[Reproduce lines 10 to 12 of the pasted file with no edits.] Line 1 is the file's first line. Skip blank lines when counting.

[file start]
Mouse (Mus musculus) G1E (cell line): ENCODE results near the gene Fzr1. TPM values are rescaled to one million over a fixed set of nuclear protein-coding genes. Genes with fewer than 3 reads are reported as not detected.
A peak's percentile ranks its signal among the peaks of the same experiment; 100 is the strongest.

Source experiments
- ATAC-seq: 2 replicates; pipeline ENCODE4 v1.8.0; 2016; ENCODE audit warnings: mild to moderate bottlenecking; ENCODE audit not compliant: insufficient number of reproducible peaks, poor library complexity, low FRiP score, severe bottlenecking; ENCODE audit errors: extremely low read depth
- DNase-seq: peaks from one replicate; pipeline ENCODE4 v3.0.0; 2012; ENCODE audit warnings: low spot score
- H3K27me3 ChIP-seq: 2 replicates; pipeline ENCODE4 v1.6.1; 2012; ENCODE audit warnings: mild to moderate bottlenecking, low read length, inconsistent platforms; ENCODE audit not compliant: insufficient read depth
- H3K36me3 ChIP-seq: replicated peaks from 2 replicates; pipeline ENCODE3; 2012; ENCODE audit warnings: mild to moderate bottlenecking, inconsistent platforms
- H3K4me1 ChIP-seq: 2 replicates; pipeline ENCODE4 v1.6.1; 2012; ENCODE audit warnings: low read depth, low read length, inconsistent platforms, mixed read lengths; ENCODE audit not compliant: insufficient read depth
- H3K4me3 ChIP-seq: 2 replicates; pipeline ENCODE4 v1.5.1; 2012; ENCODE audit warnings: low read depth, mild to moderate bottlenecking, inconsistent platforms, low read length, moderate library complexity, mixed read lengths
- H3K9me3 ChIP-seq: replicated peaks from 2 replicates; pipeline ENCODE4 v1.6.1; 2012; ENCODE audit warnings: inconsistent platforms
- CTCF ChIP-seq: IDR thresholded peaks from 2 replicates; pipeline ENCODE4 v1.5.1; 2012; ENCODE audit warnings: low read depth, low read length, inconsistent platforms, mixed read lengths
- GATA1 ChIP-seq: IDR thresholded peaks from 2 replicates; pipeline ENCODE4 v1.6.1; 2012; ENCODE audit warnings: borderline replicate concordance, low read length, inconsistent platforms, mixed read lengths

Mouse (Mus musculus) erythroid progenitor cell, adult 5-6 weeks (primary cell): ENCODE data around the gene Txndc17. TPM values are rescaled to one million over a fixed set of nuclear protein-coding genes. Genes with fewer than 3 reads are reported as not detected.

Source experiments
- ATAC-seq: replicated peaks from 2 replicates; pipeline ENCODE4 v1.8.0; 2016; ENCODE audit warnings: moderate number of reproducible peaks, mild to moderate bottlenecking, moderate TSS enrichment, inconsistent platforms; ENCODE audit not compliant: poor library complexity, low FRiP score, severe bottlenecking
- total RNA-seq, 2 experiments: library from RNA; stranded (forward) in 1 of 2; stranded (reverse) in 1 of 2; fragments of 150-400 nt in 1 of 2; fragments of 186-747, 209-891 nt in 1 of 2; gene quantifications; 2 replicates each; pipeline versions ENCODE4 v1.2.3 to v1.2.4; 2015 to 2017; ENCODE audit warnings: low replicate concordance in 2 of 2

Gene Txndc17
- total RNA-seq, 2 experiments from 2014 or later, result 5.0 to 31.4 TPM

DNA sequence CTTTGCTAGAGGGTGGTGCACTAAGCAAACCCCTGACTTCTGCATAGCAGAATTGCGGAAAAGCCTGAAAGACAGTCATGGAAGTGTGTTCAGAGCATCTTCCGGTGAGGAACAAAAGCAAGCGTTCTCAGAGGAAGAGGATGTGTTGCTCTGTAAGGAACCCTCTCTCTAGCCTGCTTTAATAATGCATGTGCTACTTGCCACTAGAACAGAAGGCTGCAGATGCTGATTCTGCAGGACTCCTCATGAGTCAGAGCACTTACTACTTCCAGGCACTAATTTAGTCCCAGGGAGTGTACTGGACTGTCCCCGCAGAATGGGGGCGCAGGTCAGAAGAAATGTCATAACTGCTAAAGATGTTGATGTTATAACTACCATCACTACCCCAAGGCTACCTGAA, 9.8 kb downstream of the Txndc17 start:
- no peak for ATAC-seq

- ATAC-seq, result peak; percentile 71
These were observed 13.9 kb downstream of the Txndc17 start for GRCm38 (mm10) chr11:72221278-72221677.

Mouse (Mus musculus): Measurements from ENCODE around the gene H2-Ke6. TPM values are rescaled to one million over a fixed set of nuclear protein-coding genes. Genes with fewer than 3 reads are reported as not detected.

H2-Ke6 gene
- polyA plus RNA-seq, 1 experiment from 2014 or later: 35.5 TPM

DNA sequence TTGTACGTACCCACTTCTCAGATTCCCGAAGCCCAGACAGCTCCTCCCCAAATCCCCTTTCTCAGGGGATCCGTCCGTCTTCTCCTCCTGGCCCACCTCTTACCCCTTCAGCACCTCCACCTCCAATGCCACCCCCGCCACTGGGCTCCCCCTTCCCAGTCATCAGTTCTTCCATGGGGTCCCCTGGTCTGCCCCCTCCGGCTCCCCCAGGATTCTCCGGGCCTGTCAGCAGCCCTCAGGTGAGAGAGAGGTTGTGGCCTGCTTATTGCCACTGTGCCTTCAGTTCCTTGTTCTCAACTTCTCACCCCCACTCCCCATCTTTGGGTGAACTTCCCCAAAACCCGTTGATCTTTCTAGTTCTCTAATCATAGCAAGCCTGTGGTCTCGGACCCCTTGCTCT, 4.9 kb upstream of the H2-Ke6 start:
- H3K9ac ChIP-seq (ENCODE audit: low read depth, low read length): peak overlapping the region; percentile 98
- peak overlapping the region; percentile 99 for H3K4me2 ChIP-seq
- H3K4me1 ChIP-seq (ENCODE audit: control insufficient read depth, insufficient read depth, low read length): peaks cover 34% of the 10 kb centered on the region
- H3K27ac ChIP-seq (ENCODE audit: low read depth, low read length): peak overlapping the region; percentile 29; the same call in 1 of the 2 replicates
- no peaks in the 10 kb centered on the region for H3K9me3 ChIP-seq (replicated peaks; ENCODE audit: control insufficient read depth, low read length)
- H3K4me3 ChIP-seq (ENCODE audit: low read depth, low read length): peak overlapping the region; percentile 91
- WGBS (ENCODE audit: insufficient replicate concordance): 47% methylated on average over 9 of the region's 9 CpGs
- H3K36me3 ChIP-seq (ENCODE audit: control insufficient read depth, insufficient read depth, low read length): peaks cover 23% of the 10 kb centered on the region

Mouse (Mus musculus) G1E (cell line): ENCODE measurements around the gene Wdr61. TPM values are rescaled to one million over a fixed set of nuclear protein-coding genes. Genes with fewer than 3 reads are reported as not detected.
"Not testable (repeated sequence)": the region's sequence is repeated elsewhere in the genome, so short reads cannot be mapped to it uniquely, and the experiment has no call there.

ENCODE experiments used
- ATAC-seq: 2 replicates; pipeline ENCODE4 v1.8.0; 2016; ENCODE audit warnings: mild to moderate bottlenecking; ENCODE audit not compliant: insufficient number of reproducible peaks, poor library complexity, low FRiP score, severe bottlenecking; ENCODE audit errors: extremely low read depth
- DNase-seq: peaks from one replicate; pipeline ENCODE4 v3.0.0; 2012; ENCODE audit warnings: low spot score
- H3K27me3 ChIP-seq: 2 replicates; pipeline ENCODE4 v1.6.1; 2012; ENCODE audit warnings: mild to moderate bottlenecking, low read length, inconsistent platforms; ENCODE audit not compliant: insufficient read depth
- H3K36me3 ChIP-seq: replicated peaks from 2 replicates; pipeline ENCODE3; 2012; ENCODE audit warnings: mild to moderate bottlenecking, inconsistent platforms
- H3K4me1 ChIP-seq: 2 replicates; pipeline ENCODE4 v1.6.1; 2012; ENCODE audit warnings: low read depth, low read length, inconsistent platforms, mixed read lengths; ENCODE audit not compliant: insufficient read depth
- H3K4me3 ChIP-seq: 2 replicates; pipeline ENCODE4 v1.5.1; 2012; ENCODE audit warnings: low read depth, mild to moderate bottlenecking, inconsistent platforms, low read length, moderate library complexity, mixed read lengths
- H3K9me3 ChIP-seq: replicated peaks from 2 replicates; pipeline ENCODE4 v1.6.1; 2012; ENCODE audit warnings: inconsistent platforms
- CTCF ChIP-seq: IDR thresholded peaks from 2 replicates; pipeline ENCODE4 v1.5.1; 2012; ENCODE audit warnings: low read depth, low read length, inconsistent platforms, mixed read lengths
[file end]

- H3K9me3 ChIP-seq: replicated peaks from 2 replicates; pipeline ENCODE4 v1.6.1; 2012; ENCODE audit warnings: inconsistent platforms
- CTCF ChIP-seq: IDR thresholded peaks from 2 replicates; pipeline ENCODE4 v1.5.1; 2012; ENCODE audit warnings: low read depth, low read length, inconsistent platforms, mixed read lengths
- GATA1 ChIP-seq: IDR thresholded peaks from 2 replicates; pipeline ENCODE4 v1.6.1; 2012; ENCODE audit warnings: borderline replicate concordance, low read length, inconsistent platforms, mixed read lengths